Physical geography is studied through the lens of our literature-led spine. It was identified that an understanding of physical geography was a key barrier for our pupils; for many, limited experiences beyond Askern made connections to the wider world a barrier. By delivering this key strand through the lens of literature, it is our aim to contextualise the physical geography being studied.

Autumn 2 - Classic British Authors

The Iron Man: A Children's Story in Five Nights: 1: Ted  Hughes, Tom Gauld: Books      The Lion, the Witch and the Wardrobe by C.S. Lewis | Waterstones   Harry Potter and the Philosopher's Stone - Scholastic Shop 

Reading Skills

Moving in to Autumn 2, pupils will use the literature of classic British authors to infer. Progressing on Autumn 1's focus on strategies to support the understanding of vocabulary in context and to be able to retrieve and record information, pupils will use these texts, and associated link texts, to predominantly develop their inference skills.

Why does this theme feature?

Its aim is to build an understanding of our British cultural heritage through the lens of studying British authors.

Spring 1 - Picture Books

Flotsam by David Wiesner, Hardcover | Barnes & Noble®  Voices in the Park: Browne, Anthony: Books    The Man Who Walked Between the Towers: Mordicai Gerstein:  Books


Spring 2 - Historical Fiction

Stig of the Dump by Clive King, Edward Ardizzone | Waterstones   Percy Jackson and the Lightning Thief (Book 1): Riordan,  Rick: Books   Who Let the Gods Out?: the first EPIC laugh-out-loud adventure in Maz  Evans's bestselling series: 1: Evans, Maz: 9781910655412:  Books   Secrets of a Sun King: 1: Carroll, Emma: 9780571328499: Books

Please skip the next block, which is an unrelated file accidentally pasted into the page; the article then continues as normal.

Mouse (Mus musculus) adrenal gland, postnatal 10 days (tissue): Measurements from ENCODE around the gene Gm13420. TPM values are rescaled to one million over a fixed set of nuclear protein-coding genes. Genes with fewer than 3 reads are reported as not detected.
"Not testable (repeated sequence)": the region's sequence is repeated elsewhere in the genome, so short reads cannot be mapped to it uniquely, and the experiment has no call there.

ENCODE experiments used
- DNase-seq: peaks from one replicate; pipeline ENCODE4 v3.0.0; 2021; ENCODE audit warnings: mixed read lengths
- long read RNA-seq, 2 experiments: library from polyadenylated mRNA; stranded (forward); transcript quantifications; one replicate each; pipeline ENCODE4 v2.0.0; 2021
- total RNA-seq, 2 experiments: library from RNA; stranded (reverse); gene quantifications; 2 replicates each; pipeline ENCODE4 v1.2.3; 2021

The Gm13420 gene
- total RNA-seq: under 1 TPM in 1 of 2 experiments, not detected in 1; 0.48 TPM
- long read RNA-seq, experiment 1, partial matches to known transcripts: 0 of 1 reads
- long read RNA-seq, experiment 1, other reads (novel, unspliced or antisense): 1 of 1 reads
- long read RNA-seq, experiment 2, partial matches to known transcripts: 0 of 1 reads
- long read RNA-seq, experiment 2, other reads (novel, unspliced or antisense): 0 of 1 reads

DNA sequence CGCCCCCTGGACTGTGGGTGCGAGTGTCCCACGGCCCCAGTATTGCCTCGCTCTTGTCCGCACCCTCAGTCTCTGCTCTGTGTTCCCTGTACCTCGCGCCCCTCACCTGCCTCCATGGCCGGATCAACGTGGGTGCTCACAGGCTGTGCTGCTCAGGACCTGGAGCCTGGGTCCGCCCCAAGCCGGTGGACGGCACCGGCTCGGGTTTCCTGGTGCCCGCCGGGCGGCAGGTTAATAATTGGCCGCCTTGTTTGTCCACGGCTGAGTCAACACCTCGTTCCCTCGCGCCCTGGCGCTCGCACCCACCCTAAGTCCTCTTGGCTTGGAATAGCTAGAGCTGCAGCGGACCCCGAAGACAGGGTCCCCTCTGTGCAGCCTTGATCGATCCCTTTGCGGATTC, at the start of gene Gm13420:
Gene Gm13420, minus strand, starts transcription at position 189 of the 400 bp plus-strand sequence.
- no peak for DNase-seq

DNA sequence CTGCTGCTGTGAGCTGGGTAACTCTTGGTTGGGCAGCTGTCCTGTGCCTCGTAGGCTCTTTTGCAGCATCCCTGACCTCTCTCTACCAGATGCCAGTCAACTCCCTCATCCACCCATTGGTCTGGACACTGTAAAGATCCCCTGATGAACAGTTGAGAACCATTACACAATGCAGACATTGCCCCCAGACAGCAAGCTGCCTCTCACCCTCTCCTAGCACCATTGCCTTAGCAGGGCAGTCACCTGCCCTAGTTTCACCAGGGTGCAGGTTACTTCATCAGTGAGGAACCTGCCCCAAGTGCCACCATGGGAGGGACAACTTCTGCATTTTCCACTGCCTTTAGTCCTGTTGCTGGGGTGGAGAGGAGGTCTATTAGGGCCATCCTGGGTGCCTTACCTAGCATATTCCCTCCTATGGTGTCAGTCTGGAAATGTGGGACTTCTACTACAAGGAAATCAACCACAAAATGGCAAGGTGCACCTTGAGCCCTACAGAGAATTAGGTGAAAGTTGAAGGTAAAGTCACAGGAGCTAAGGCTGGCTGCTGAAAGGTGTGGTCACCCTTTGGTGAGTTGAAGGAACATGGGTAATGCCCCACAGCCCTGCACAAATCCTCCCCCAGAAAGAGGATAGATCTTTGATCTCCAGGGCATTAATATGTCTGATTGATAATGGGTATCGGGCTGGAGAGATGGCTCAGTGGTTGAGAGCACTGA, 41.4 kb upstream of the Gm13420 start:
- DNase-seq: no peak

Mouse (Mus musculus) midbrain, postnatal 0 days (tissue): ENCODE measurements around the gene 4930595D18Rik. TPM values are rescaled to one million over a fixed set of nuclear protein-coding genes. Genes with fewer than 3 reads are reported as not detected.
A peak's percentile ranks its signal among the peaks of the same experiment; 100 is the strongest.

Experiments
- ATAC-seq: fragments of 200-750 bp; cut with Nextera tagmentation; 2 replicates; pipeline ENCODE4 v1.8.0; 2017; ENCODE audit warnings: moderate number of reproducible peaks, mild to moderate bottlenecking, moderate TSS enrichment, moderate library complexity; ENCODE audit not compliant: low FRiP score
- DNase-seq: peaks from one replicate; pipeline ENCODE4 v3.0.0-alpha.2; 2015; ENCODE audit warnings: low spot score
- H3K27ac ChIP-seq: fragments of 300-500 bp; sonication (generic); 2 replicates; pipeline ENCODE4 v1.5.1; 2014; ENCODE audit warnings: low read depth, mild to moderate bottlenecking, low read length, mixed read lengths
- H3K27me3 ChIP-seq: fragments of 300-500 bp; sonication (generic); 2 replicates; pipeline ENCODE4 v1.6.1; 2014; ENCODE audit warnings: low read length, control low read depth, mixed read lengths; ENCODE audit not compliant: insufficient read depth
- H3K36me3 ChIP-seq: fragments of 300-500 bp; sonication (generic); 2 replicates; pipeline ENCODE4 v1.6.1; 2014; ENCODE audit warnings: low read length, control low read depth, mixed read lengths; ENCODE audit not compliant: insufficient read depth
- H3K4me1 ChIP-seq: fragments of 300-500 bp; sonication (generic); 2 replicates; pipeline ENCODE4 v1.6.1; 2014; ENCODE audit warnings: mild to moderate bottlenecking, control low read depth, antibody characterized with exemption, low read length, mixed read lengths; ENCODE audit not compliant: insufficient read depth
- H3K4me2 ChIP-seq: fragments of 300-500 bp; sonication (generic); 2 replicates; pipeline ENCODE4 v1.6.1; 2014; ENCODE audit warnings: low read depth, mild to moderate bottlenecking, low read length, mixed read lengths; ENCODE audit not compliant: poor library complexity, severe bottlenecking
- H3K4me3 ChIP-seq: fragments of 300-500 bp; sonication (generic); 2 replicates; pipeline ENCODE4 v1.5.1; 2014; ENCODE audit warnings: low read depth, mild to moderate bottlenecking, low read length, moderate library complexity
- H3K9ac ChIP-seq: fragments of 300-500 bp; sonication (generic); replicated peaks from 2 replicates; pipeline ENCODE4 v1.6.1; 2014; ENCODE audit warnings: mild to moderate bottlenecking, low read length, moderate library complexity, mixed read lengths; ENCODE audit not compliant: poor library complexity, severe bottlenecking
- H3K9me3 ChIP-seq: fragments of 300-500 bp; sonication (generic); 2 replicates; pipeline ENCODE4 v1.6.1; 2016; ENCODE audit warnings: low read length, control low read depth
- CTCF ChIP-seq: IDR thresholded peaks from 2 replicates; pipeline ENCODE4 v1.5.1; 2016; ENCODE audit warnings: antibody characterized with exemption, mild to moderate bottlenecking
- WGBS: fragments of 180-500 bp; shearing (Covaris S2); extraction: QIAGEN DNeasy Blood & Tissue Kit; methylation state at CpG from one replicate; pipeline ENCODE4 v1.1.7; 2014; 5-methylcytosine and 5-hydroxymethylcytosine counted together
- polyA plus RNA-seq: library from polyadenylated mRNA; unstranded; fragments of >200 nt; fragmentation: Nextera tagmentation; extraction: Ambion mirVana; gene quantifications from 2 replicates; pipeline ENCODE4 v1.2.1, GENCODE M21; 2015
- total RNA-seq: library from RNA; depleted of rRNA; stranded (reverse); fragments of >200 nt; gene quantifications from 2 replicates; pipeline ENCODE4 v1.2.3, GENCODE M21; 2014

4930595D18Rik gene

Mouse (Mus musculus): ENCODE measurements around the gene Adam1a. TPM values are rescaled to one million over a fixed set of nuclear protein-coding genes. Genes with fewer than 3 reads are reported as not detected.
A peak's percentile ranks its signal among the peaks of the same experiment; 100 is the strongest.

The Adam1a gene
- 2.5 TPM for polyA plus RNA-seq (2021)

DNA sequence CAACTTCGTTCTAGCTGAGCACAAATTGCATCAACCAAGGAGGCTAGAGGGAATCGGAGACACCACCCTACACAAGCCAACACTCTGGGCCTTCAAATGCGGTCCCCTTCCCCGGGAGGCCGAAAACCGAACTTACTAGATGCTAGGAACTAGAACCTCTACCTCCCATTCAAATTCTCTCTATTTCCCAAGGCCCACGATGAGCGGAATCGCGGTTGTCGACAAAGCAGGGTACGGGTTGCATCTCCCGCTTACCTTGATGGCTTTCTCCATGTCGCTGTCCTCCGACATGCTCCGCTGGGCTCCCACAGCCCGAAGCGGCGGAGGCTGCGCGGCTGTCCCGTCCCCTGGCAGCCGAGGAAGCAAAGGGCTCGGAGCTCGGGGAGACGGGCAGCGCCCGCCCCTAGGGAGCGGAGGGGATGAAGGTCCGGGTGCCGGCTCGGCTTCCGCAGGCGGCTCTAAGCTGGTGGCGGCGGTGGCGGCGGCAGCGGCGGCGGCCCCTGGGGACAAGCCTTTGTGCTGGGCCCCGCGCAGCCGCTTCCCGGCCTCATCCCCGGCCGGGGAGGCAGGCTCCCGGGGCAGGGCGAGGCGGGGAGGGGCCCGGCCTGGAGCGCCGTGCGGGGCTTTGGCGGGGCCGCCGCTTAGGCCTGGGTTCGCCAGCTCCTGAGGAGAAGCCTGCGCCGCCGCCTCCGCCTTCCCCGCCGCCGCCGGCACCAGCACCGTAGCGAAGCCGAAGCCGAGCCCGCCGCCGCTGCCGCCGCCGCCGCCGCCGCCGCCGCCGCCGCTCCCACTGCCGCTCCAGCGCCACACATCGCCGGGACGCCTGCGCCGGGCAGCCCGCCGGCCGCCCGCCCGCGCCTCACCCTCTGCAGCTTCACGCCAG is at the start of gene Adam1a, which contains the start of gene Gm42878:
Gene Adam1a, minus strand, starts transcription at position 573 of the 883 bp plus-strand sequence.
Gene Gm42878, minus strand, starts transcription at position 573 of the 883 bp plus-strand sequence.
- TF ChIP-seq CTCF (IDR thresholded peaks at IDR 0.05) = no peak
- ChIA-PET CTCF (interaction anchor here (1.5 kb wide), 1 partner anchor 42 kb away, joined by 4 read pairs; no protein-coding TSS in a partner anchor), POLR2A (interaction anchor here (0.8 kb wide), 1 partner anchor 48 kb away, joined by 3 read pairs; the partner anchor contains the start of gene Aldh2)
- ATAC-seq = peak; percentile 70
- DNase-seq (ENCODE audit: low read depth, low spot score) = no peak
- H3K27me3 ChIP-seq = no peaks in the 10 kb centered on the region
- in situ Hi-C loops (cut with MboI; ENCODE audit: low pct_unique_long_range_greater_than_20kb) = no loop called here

Summer 1 - Mental Health, Disability & Neurodiversity

The Day I Was Erased: Thompson, Lisa: Books   The Goldfish Boy   A Kind of Spark: Elle McNicoll: 9781913311056: Books   Boy In The Tower: Ho-Yen, Polly: Books


Summer 2 - British Values

  Flying Eye Books | The Journey  The Boy At the Back of the Class: Onjali Rauf: Books  The Arrival: Tan, Shaun: 9780340969939: Books


Poetry Spine

Poetry runs within our Literature-Led Curriculum. Each term, it is our intention that pupils study a key poet through a Storytime session a week being devoted to listening to, rehearsing and performing poetry and learning about these key poets. The first three texts for each year group are our termly poets and the final text is an anthology for each year group, used in class assemblies throughout the year.

Year 3

Year 4